83. We keep searching until we are sure, certain that we have found the goal that cannot be beat. Cannot be improved. Cannot be bettered.

  84. Another very good reason for drawings is so that the patient and the surgeon have agreed upon all the details of what  final appearance is desired. .

  85. In the final meeting with the patient we together make a list of all the things we wish to accomplish. The average length of the list is about twenty things. Twenty items that are to be modified in such and such a way as shown on the chosen drawings.

  86. Sometimes there are only a few things like six or eight. But sometimes the list is as many as fifty things long - and more.

  87. We then go over the list a prioritize those things that are most important to be sure that the doctor knows the patients wishes regarding all those things.

  88. Then we discuss with the patient all the pros and cons of each of the changes being made and the alternatives for each area, such as the lips, chin, cheeks, forehead, frown lines, ear lobes etc.

  89. All of these areas have their own set of possibilities, alternatives, pros and cons, and common complications.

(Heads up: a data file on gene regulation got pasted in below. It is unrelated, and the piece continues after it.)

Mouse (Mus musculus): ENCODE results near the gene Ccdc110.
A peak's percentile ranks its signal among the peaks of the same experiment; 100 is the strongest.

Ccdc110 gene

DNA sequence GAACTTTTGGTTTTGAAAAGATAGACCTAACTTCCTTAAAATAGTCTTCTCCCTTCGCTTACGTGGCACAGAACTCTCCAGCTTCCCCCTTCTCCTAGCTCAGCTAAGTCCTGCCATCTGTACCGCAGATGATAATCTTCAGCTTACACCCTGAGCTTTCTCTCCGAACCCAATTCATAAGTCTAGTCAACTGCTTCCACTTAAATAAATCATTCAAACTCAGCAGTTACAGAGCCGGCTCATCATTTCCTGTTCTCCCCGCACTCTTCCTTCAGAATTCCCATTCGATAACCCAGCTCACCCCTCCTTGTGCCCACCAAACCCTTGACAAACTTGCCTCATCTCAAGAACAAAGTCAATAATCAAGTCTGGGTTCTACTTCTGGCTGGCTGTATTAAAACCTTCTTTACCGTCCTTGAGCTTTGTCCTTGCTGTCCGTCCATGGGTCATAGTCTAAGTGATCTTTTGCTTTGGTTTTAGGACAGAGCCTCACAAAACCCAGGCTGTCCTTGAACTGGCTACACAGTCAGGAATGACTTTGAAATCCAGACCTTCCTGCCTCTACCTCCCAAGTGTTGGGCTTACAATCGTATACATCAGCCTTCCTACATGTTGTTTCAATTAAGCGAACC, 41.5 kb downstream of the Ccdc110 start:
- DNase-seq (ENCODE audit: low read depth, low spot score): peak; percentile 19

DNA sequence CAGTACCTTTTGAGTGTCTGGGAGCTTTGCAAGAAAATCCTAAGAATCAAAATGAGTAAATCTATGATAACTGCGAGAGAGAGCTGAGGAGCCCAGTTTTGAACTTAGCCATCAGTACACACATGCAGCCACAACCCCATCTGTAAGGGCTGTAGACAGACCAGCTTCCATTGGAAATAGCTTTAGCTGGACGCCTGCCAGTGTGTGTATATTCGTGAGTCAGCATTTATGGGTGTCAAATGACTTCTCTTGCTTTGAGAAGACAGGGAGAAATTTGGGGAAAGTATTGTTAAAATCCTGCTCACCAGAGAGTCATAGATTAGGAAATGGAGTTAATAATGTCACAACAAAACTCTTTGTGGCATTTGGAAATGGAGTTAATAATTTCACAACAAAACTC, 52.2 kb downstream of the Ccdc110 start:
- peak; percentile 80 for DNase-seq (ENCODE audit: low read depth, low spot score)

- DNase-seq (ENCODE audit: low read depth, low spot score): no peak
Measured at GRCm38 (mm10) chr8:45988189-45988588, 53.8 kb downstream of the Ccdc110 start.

90. At times such a detailed discussion of so many facets is fatiguing, confusing and maybe really unnecessary.

  91. Sort of like a taxi driver explaining every corner he is going to turn before you get in the cab. It does not actually change the trip.

  92. Would we do drawings even if the subject were blind and could not appreciate them. Yes. Definitely. And the reason is that we need them as a map; as a guide. A compass that points the surgeon and takes us in the proper direction at all times .

  93. The surgeon has enough to think about for the patientís welfare in doing the procedure and in getting from here to there.

  94. It greatly lifts a burden from the surgeon to know just what the plan is. The direction. The destination . The chosen goal.

  95. And the result of the operation we want to be as close to perfection as anything a human has ever created. It will not be an accidental accomplishment done with the eyes closed.

  96. We know that it is going to be as close to perfection as anything a human has ever created in advance because the drawings are the most perfect possible.

  97. Or else the surgery should not begin. We need to know where we are going before we start.

  98. Or else we could wind up getting no where by going in the wrong direction.